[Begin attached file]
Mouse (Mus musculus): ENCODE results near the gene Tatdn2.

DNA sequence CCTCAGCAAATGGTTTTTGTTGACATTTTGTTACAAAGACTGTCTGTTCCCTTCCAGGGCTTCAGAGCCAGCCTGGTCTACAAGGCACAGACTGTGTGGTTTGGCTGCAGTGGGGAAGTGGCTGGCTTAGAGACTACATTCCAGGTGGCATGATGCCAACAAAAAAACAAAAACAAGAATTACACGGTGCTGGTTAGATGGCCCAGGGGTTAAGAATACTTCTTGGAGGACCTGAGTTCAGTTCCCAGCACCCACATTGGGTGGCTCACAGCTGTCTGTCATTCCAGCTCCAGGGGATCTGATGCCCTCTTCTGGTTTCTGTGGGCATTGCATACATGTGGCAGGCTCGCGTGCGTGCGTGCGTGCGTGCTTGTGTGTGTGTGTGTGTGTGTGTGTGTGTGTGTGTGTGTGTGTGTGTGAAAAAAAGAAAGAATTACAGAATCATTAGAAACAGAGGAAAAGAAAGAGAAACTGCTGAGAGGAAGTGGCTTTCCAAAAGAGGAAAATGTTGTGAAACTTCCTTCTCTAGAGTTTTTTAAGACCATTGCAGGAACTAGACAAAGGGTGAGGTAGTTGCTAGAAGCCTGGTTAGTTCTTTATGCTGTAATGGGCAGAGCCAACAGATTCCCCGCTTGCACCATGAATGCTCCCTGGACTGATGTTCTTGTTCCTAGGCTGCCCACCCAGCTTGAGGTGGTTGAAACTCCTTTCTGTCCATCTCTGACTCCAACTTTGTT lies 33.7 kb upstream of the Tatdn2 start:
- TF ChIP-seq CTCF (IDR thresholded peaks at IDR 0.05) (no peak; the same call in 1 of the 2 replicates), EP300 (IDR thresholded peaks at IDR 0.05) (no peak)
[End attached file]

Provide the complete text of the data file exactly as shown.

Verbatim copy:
Mouse (Mus musculus): ENCODE results near the gene Tatdn2.

DNA sequence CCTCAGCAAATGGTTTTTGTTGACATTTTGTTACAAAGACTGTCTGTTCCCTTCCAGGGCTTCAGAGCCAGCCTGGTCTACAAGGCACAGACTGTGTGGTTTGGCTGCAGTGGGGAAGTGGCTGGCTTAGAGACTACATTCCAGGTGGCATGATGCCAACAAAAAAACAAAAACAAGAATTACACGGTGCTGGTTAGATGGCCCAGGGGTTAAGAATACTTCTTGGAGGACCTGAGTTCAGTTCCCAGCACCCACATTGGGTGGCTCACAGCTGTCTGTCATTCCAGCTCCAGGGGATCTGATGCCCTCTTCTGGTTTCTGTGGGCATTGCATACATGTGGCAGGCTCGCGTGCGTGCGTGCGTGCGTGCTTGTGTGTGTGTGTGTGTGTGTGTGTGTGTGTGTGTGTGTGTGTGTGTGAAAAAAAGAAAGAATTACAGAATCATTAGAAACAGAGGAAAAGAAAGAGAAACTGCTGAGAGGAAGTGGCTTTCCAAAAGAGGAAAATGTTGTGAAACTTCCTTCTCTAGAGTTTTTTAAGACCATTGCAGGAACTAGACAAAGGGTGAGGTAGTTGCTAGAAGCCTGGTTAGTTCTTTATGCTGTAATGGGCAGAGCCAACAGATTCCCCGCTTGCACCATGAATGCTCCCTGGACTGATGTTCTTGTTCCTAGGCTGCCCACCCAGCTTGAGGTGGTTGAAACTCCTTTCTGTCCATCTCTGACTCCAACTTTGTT lies 33.7 kb upstream of the Tatdn2 start:
- TF ChIP-seq CTCF (IDR thresholded peaks at IDR 0.05) (no peak; the same call in 1 of the 2 replicates), EP300 (IDR thresholded peaks at IDR 0.05) (no peak)